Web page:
Professorship to honor international humanitarian*
Fred Cuny, a civil engineer and internationally acclaimed disaster relief specialist from Texas, was killed in 1995 in Chechnya while trying to arrange medical aid and the evacuation of 40,000 victims of the war between Russia and the Chechens.
“He was a big Texan with a soft voice, who was both an idealist and a pragmatist,” says Robert Donia, a research associate with the Center for Russian and East European Studies, who met Cuny while working as a wartime historian of Bosnia-Hercegovina and attempting to re-establish links with scholars in Sarajevo. “Of all the people I have encountered, Fred best embodied the values of human rights and international humanitarianism.”
To honor Cuny’s legacy, Donia and his wife, Jane Ritter, have donated $2.5 million to establish the Fred Cuny Professorship in the History of Human Rights in the Department of History in LSA. The professorship will focus on the origins, institutions and practices of the international humanitarianism and human rights that have emerged in the 20th century. It will include the examination of violations of human rights, remedies and mechanisms to deter future abuse, particularly in Southeast Europe.
Donia is the author of numerous books about the area including “Sarajevo: A Biography” and “Islam Under The Double Eagle: The Muslims of Bosnia and Hercegovina, 1878-1914.” He also is a retired vice president at Merrill Lynch & Co. Inc.
Although Donia met Cuny only once in the bunkered waiting room of the Sarajevo airport during the Bosnian war in 1994, Cuny made a lasting impression.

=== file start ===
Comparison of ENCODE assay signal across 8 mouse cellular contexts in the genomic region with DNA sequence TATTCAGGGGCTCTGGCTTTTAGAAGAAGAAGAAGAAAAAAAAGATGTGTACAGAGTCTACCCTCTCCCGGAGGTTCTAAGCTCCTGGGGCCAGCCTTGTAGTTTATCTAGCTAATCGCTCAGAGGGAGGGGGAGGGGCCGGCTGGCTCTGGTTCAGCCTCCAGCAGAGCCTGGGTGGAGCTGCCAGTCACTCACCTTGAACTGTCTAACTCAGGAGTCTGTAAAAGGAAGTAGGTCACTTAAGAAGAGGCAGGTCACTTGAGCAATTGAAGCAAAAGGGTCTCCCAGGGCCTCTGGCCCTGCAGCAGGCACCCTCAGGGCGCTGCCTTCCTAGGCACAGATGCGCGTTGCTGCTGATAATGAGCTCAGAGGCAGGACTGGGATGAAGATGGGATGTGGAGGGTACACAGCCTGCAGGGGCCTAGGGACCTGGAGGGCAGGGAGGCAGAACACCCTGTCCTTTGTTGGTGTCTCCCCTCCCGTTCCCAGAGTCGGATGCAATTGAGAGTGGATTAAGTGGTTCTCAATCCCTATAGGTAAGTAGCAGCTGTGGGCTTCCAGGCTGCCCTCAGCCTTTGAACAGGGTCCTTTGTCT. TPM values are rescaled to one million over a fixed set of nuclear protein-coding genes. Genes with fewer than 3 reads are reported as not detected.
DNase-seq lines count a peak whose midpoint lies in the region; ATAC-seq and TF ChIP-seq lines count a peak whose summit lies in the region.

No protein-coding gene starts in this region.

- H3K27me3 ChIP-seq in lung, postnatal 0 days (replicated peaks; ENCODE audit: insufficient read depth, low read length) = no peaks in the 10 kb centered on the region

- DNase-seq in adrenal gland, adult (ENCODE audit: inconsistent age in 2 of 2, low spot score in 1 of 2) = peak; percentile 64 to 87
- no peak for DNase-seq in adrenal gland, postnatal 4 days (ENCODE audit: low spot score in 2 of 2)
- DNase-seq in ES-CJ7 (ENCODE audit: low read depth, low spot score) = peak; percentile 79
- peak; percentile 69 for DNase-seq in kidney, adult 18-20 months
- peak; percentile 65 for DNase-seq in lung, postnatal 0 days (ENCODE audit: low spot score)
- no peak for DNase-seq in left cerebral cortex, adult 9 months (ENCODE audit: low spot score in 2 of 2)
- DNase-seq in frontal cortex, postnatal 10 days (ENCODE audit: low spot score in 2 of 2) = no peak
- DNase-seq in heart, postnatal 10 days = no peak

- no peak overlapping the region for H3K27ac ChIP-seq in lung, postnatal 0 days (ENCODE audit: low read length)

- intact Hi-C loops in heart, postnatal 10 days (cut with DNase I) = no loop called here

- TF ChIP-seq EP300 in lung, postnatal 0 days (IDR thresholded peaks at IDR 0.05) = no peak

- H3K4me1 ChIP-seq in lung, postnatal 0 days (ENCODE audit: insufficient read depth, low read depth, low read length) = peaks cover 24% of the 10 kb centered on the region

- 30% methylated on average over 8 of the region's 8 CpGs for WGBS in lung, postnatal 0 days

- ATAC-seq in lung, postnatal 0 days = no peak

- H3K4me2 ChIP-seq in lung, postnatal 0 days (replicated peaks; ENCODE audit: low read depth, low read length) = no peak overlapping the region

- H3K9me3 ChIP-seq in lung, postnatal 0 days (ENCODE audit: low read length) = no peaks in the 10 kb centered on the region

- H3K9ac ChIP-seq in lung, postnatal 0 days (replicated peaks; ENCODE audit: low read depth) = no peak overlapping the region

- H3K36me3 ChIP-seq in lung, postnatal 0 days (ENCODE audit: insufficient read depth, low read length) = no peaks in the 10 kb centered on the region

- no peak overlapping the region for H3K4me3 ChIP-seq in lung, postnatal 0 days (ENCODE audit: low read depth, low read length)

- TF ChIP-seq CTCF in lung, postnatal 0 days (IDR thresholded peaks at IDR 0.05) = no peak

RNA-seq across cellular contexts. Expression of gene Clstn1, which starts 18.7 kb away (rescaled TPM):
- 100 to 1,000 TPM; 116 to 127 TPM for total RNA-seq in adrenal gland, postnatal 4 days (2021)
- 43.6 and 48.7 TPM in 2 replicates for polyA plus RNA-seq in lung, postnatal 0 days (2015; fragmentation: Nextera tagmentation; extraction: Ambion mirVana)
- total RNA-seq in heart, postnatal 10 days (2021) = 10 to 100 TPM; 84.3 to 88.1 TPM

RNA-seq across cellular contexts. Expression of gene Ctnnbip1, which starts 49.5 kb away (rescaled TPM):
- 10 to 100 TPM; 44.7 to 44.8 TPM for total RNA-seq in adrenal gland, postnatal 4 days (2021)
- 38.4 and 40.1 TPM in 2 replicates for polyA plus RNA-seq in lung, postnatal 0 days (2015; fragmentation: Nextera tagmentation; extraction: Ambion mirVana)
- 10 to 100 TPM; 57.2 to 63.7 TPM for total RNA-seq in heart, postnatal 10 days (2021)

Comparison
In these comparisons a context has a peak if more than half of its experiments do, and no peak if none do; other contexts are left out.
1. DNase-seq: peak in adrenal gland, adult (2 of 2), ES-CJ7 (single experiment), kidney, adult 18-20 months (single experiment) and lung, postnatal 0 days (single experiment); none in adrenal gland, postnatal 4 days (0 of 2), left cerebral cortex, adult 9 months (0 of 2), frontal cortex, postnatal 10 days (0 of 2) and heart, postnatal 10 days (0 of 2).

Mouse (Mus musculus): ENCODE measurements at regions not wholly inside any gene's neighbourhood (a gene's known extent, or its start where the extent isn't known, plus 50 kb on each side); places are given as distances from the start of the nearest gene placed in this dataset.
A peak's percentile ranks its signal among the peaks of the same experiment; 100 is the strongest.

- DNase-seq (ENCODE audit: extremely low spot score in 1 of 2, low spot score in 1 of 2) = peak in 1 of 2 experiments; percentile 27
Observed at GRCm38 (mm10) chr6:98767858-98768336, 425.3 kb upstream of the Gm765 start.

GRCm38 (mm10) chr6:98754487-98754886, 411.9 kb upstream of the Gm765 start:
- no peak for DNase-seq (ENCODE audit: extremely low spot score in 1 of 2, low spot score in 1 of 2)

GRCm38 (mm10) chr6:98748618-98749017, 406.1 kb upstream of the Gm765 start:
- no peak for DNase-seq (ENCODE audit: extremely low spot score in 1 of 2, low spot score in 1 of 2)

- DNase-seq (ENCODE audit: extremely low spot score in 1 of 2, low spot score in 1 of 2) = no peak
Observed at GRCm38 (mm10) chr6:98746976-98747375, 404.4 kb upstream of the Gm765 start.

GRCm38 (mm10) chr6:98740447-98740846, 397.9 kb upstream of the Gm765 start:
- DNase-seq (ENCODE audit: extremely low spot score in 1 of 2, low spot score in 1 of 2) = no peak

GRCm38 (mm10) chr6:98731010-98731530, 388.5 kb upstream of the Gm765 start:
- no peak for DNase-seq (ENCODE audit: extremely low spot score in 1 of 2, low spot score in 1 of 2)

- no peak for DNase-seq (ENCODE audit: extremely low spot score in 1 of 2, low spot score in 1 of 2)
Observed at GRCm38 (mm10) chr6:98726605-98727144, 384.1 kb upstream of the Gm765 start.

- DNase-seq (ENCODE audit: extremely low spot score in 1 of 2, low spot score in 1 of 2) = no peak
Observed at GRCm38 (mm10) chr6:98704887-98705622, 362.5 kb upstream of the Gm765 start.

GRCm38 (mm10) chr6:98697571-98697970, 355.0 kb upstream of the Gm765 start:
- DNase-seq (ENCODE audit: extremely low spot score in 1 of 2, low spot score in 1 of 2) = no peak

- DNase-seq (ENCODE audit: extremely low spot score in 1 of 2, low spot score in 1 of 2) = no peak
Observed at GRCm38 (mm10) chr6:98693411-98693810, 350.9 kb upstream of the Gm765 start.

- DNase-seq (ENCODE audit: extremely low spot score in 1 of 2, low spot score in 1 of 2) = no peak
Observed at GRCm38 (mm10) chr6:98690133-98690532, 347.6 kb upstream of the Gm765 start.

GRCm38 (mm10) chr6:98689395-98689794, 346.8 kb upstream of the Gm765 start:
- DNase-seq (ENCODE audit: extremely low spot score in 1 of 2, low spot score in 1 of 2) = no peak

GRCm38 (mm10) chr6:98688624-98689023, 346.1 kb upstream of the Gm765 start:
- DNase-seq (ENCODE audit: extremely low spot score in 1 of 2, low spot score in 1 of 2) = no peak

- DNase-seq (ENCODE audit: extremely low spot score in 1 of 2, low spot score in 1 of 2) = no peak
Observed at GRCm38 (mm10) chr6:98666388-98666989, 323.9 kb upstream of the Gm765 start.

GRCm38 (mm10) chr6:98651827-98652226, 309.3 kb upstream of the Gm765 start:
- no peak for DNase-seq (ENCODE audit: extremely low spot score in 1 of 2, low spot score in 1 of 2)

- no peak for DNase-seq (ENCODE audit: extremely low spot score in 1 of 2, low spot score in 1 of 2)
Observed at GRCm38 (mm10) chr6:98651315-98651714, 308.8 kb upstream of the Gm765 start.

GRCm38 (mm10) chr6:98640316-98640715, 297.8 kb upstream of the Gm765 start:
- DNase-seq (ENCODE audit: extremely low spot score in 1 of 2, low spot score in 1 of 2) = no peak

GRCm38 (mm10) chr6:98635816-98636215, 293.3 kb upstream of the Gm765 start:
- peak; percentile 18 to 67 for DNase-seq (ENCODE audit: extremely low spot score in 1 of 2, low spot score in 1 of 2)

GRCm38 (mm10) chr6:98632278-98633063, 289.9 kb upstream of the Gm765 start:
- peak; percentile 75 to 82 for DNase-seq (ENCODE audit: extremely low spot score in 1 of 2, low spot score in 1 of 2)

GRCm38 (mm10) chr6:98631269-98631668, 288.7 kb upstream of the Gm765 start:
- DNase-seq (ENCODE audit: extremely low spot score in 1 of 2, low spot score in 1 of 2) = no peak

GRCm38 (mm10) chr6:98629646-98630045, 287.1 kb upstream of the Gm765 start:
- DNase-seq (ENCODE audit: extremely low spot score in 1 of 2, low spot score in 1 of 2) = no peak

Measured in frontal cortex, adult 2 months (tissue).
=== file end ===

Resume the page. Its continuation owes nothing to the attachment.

Cuny was deeply immersed in the humanitarian crisis in Bosnia. The chance meeting led to Donia’s appreciation of Cuny’s tireless efforts to relieve suffering and civil rights abuses in Biafra, Guatemala, Ethiopia, Iraq, Somalia and Bosnia with practical acts such as building roads, improving drainage systems and fortifying houses against earthquakes.
Cuny’s largest achievement was the design and installation of a water filtration system in besieged Sarajevo, made of huge modules that could be unloaded from a United Nations transport plane in a matter of minutes to avoid Serbian sniper fire. He installed the filtration system in three protected locations, including a tunnel just above the river running through the city. The system produced filtered river water to the city’s 250,000 residents, helping to sustain them through some of the greatest deprivation and heaviest shelling of the war.
“Fred’s legacy brings to life the dangers and dilemmas faced by the human rights movement, and we hope his example will inspire others, as it has us, for generations to come,” Donia says. “He is an inspiration whether someone is approaching the study of human rights from law, political science or history.”
LSA Dean Terrence McDonald says Donia and Ritter’s gift will ensure that future generations of scholars will be able to examine the importance of human rights throughout the world and the political and social challenges that threaten them.
“The creation of the Fred Cuny Professorship will bring the legacy of this great humanitarian to life for future scholars and serve as an example of the power of idealism and practical action in the preservation of human rights,” McDonald says. “We want to thank Bob Donia and Jane Ritter for their generous gift, which will help to guarantee that the study of human rights remains a high priority at U-M.”
The Donia-Ritter gift advances U-M’s $2.5 billion Michigan Difference campaign, which achieved its goal in June 2007. The campaign continues through Dec. 31.
*By Maryanne George – LSA Communications